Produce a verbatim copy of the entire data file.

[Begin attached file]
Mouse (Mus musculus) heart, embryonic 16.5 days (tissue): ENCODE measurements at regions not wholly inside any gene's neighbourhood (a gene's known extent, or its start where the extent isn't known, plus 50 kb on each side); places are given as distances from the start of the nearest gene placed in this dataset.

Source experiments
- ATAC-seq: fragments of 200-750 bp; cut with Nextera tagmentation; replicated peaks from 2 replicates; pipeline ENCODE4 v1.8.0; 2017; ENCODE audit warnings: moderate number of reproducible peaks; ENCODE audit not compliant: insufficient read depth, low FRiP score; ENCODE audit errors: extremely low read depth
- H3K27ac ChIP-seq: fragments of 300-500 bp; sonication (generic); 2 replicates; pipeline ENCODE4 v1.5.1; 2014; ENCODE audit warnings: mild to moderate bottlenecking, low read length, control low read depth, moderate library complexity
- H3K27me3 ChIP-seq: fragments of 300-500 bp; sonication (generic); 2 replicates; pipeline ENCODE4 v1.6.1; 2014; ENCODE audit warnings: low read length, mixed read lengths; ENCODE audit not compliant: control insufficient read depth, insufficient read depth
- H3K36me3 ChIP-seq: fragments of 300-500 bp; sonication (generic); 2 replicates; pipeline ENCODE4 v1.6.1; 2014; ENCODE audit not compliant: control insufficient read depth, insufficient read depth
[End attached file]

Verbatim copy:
Mouse (Mus musculus) heart, embryonic 16.5 days (tissue): ENCODE measurements at regions not wholly inside any gene's neighbourhood (a gene's known extent, or its start where the extent isn't known, plus 50 kb on each side); places are given as distances from the start of the nearest gene placed in this dataset.

Source experiments
- ATAC-seq: fragments of 200-750 bp; cut with Nextera tagmentation; replicated peaks from 2 replicates; pipeline ENCODE4 v1.8.0; 2017; ENCODE audit warnings: moderate number of reproducible peaks; ENCODE audit not compliant: insufficient read depth, low FRiP score; ENCODE audit errors: extremely low read depth
- H3K27ac ChIP-seq: fragments of 300-500 bp; sonication (generic); 2 replicates; pipeline ENCODE4 v1.5.1; 2014; ENCODE audit warnings: mild to moderate bottlenecking, low read length, control low read depth, moderate library complexity
- H3K27me3 ChIP-seq: fragments of 300-500 bp; sonication (generic); 2 replicates; pipeline ENCODE4 v1.6.1; 2014; ENCODE audit warnings: low read length, mixed read lengths; ENCODE audit not compliant: control insufficient read depth, insufficient read depth
- H3K36me3 ChIP-seq: fragments of 300-500 bp; sonication (generic); 2 replicates; pipeline ENCODE4 v1.6.1; 2014; ENCODE audit not compliant: control insufficient read depth, insufficient read depth